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When England's golden generation failed to deliver in Germany four years ago and the Three Lions failed to qualify for Euro 2008, things looked bleak. But, led by manager Fabio Capello, England prospered in World Cup qualifying, putting the Croatian nightmare at Wembley behind it by thumping Croatia 4-1 away. England won nine of 10 games, drawing the other.
England enters the World Cup among the second batch of favorites, behind Spain and Brazil. Much of the penalty misery will be forgotten if England claims its first title, and second overall, since way back in 1966.
Call Capello a no-nonsense disciplinarian. He's tactically astute, no surprise given his Italian background. Capello, who enjoyed success at Real Madrid, A.C. Milan, Juventus and Roma, became England's second foreign manager, after the heavily criticized Swede, Sven Goran Eriksson.
4-4-2 or 4-5-1. England possesses a wealth of talented players, led on the attacking front by Wayne Rooney, Frank Lampard and Steven Gerrard. That's not to say it's all about going forward. Far from it. Capello likes a good balance, and team defense is important. The flexibility is there. England can chase goals or play for a 0-0 draw.
1. Wayne Rooney. Rooney had a magnificent season with Manchester United, slightly softening the blow of Cristiano Ronaldo's departure. The striker didn't look out of place when mentioned in the same company as Ronaldo and Lionel Messi. However, an ankle injury, followed by a dodgy groin, means he might not be in top shape in South Africa.
2. David James. James, still one of the best shot stoppers in the world, has lessened the calamitous errors as he's gotten older. That said, you're never quite at ease when the 39-year-old is between the sticks. If he gets the nod ahead of Robert Green, be prepared for anything.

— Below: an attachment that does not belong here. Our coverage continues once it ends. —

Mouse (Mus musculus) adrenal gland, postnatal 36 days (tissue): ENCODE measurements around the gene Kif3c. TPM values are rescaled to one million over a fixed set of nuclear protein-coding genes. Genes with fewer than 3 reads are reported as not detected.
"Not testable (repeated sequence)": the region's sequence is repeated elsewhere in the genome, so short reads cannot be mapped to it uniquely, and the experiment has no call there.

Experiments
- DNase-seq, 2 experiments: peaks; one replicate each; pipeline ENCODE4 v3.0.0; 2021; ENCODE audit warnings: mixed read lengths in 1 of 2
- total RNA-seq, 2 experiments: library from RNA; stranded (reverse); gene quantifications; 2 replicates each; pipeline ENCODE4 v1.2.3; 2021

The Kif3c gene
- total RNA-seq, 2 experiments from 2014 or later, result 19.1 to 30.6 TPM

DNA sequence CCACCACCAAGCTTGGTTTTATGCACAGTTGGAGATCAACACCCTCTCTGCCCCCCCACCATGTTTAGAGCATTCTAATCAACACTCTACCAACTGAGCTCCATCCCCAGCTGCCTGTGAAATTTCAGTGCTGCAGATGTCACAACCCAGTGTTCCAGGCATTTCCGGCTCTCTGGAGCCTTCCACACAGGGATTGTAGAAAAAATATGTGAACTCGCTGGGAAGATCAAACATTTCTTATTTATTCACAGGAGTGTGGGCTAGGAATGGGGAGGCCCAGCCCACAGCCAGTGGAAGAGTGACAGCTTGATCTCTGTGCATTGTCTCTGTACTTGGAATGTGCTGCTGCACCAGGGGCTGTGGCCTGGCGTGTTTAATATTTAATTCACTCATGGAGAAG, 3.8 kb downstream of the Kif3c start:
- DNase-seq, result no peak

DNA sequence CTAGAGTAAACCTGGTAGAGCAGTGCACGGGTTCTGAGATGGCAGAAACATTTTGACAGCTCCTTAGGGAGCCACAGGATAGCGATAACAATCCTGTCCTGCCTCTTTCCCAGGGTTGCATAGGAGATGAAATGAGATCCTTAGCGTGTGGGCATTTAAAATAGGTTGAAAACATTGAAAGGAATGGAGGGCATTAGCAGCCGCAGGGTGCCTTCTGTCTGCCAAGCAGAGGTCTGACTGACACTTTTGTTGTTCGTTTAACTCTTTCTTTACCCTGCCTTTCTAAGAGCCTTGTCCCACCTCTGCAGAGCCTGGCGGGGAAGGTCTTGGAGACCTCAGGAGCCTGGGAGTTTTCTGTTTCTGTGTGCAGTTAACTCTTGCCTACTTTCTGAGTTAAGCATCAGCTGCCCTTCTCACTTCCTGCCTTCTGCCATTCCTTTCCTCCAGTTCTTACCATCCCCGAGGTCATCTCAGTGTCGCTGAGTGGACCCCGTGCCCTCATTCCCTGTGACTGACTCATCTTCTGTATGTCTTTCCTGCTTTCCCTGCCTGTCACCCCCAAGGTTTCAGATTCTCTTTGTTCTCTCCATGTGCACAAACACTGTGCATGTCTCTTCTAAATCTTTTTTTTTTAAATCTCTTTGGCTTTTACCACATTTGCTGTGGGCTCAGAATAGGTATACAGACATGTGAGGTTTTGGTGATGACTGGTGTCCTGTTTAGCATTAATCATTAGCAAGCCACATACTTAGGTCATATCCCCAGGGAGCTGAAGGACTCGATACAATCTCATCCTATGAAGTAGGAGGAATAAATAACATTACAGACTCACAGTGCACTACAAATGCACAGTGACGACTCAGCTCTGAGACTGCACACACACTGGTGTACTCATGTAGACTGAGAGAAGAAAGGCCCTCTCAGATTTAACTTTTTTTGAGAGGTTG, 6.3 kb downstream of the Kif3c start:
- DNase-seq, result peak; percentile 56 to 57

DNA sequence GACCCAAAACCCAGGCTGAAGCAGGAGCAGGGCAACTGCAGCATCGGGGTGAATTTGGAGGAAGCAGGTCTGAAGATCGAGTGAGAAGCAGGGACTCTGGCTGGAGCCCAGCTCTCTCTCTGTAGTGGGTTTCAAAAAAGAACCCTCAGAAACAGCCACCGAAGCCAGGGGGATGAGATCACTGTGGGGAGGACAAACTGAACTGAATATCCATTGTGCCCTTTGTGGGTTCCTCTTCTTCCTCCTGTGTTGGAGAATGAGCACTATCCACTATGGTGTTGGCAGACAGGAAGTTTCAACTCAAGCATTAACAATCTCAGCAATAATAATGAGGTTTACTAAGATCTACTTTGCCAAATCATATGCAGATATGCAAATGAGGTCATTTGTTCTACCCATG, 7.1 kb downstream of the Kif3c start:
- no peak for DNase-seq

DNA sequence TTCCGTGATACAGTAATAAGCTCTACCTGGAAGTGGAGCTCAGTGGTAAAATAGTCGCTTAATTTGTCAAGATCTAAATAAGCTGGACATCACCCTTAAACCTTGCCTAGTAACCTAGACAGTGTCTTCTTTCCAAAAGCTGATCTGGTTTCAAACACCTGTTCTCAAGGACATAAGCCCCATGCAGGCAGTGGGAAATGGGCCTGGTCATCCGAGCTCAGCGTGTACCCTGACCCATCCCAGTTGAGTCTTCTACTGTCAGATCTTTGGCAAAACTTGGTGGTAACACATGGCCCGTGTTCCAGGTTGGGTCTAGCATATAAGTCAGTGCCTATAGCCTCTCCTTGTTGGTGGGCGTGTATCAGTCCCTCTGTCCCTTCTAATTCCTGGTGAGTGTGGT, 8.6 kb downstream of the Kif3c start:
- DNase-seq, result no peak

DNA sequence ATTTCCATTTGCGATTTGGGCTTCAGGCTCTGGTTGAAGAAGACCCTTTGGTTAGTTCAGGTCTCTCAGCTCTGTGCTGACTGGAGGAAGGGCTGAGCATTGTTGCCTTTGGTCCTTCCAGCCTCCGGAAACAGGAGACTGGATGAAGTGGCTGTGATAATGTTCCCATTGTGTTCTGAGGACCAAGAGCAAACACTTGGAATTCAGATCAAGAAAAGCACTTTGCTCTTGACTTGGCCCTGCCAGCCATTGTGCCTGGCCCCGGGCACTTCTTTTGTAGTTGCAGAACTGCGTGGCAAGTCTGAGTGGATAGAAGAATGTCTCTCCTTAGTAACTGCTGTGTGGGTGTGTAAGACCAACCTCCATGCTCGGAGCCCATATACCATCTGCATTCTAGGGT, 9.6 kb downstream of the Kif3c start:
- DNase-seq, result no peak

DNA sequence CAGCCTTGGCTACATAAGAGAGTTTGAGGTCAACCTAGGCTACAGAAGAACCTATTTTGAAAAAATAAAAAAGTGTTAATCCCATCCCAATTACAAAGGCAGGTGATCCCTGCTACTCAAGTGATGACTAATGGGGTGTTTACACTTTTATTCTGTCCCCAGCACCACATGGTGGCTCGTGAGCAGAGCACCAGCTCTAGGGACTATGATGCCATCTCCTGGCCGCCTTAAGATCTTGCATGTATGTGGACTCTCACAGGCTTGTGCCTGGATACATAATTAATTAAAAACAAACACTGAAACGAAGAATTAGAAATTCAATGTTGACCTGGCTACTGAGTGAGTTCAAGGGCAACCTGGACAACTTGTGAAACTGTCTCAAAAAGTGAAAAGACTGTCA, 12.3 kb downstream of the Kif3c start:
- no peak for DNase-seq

3. Emile Heskey. Capello vowed to pick only players who were in form, but he countered that by including the burly striker. The only reason Heskey made the squad was because he links up so well with Rooney -- at this stage, he's far from a goal-scoring threat. Heskey holds the ball up well and works tirelessly for the cause. Nonetheless, Darren Bent must be wondering how Heskey edged him.
Frank Lampard. The Chelsea midfielder picked it up down the stretch, playing a big part as the Blues ended Manchester United's Premier League dominance.
Steven Gerrard. As good as he is, Gerrard wasn't his usual self with Liverpool. His goal output was down, and at times he looked disinterested.
1. Will injuries play a role? Maybe. Rooney, undone by a foot injury on the eve of the 2006 World Cup, needs to be healthy. If not, England has little chance. Other regulars Rio Ferdinand, John Terry and Gareth Barry didn't end the domestic season fit.
2. Can England avoid penalties? Everyone in England hopes so. England exited on penalties in 1990, 1998 and 2006 (the only team to be 0-3 in World Cup shootouts), not to mention at the European Championship in 1996 and 2004.
3. Who will be the scapegoat? Someone is sure to be vilified if the team disappoints yet again. It was David Beckham in 1998, David Seaman four years later thanks to his howler against Brazil, and Rooney in 2006 for his sending off against Portugal in the quarterfinals.
G David James, Portsmouth
D Ashley Cole, Chelsea
D John Terry, Chelsea
D Rio Ferdinand, Manchester United
D Glen Johnson, Liverpool
M Michael Carrick, Manchester United
M Steven Gerrard, Liverpool
M Frank Lampard, Chelsea
M Aaron Lennon, Tottenham
F Wayne Rooney, Manchester United
F Peter Crouch, Tottenham